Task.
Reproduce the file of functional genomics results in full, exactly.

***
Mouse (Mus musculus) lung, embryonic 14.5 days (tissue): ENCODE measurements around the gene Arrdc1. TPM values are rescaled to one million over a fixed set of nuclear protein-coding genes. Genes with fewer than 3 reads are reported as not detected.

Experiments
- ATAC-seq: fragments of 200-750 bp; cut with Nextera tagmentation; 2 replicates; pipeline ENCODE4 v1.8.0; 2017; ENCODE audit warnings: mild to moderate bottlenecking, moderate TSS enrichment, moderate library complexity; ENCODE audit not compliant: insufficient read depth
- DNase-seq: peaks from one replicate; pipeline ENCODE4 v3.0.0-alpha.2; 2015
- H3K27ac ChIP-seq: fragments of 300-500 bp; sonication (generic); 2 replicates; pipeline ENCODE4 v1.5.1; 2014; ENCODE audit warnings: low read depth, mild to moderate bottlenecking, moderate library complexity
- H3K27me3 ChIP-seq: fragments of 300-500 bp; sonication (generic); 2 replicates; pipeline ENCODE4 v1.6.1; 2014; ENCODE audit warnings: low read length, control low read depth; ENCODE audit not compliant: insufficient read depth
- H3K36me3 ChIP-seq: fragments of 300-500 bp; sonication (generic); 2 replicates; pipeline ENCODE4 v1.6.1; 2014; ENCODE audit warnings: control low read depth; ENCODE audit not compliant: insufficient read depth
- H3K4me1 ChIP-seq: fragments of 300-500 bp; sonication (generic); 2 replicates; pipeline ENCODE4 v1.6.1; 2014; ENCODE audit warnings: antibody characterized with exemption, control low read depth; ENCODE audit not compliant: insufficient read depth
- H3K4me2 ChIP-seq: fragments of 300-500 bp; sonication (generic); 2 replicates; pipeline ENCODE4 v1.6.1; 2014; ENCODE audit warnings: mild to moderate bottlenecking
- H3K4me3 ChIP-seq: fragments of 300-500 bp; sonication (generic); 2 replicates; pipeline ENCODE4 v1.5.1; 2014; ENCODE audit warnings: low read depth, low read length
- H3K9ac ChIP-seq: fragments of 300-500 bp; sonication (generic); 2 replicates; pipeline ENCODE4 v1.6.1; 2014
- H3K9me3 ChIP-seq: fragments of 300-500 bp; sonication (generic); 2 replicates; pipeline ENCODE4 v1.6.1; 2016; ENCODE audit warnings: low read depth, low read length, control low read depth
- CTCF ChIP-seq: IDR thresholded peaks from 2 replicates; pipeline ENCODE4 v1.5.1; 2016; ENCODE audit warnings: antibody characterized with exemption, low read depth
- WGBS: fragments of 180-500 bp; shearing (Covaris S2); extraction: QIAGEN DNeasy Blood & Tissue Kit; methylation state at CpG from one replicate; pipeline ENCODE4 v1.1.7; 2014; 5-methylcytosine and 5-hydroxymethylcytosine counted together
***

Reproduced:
Mouse (Mus musculus) lung, embryonic 14.5 days (tissue): ENCODE measurements around the gene Arrdc1. TPM values are rescaled to one million over a fixed set of nuclear protein-coding genes. Genes with fewer than 3 reads are reported as not detected.

Experiments
- ATAC-seq: fragments of 200-750 bp; cut with Nextera tagmentation; 2 replicates; pipeline ENCODE4 v1.8.0; 2017; ENCODE audit warnings: mild to moderate bottlenecking, moderate TSS enrichment, moderate library complexity; ENCODE audit not compliant: insufficient read depth
- DNase-seq: peaks from one replicate; pipeline ENCODE4 v3.0.0-alpha.2; 2015
- H3K27ac ChIP-seq: fragments of 300-500 bp; sonication (generic); 2 replicates; pipeline ENCODE4 v1.5.1; 2014; ENCODE audit warnings: low read depth, mild to moderate bottlenecking, moderate library complexity
- H3K27me3 ChIP-seq: fragments of 300-500 bp; sonication (generic); 2 replicates; pipeline ENCODE4 v1.6.1; 2014; ENCODE audit warnings: low read length, control low read depth; ENCODE audit not compliant: insufficient read depth
- H3K36me3 ChIP-seq: fragments of 300-500 bp; sonication (generic); 2 replicates; pipeline ENCODE4 v1.6.1; 2014; ENCODE audit warnings: control low read depth; ENCODE audit not compliant: insufficient read depth
- H3K4me1 ChIP-seq: fragments of 300-500 bp; sonication (generic); 2 replicates; pipeline ENCODE4 v1.6.1; 2014; ENCODE audit warnings: antibody characterized with exemption, control low read depth; ENCODE audit not compliant: insufficient read depth
- H3K4me2 ChIP-seq: fragments of 300-500 bp; sonication (generic); 2 replicates; pipeline ENCODE4 v1.6.1; 2014; ENCODE audit warnings: mild to moderate bottlenecking
- H3K4me3 ChIP-seq: fragments of 300-500 bp; sonication (generic); 2 replicates; pipeline ENCODE4 v1.5.1; 2014; ENCODE audit warnings: low read depth, low read length
- H3K9ac ChIP-seq: fragments of 300-500 bp; sonication (generic); 2 replicates; pipeline ENCODE4 v1.6.1; 2014
- H3K9me3 ChIP-seq: fragments of 300-500 bp; sonication (generic); 2 replicates; pipeline ENCODE4 v1.6.1; 2016; ENCODE audit warnings: low read depth, low read length, control low read depth
- CTCF ChIP-seq: IDR thresholded peaks from 2 replicates; pipeline ENCODE4 v1.5.1; 2016; ENCODE audit warnings: antibody characterized with exemption, low read depth
- WGBS: fragments of 180-500 bp; shearing (Covaris S2); extraction: QIAGEN DNeasy Blood & Tissue Kit; methylation state at CpG from one replicate; pipeline ENCODE4 v1.1.7; 2014; 5-methylcytosine and 5-hydroxymethylcytosine counted together